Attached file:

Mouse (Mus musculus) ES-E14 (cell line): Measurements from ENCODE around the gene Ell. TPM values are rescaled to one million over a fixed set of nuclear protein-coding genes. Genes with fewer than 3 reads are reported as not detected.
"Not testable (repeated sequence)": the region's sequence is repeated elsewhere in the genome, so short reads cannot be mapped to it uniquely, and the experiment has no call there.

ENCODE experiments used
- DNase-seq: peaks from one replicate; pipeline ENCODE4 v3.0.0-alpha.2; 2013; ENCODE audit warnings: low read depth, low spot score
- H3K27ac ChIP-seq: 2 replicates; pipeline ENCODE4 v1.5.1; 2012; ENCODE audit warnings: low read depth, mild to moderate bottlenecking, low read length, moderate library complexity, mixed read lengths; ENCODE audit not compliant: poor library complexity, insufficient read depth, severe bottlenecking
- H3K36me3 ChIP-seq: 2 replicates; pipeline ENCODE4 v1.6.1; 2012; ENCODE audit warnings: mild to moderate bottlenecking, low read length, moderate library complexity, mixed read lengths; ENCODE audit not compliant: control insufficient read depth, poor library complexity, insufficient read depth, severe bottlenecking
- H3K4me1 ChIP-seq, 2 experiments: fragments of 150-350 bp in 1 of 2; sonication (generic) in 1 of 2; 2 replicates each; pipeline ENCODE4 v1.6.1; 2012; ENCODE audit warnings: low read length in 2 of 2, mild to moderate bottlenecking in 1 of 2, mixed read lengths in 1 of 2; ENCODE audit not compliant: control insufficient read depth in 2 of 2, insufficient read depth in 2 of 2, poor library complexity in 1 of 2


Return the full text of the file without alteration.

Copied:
Mouse (Mus musculus) ES-E14 (cell line): Measurements from ENCODE around the gene Ell. TPM values are rescaled to one million over a fixed set of nuclear protein-coding genes. Genes with fewer than 3 reads are reported as not detected.
"Not testable (repeated sequence)": the region's sequence is repeated elsewhere in the genome, so short reads cannot be mapped to it uniquely, and the experiment has no call there.

ENCODE experiments used
- DNase-seq: peaks from one replicate; pipeline ENCODE4 v3.0.0-alpha.2; 2013; ENCODE audit warnings: low read depth, low spot score
- H3K27ac ChIP-seq: 2 replicates; pipeline ENCODE4 v1.5.1; 2012; ENCODE audit warnings: low read depth, mild to moderate bottlenecking, low read length, moderate library complexity, mixed read lengths; ENCODE audit not compliant: poor library complexity, insufficient read depth, severe bottlenecking
- H3K36me3 ChIP-seq: 2 replicates; pipeline ENCODE4 v1.6.1; 2012; ENCODE audit warnings: mild to moderate bottlenecking, low read length, moderate library complexity, mixed read lengths; ENCODE audit not compliant: control insufficient read depth, poor library complexity, insufficient read depth, severe bottlenecking
- H3K4me1 ChIP-seq, 2 experiments: fragments of 150-350 bp in 1 of 2; sonication (generic) in 1 of 2; 2 replicates each; pipeline ENCODE4 v1.6.1; 2012; ENCODE audit warnings: low read length in 2 of 2, mild to moderate bottlenecking in 1 of 2, mixed read lengths in 1 of 2; ENCODE audit not compliant: control insufficient read depth in 2 of 2, insufficient read depth in 2 of 2, poor library complexity in 1 of 2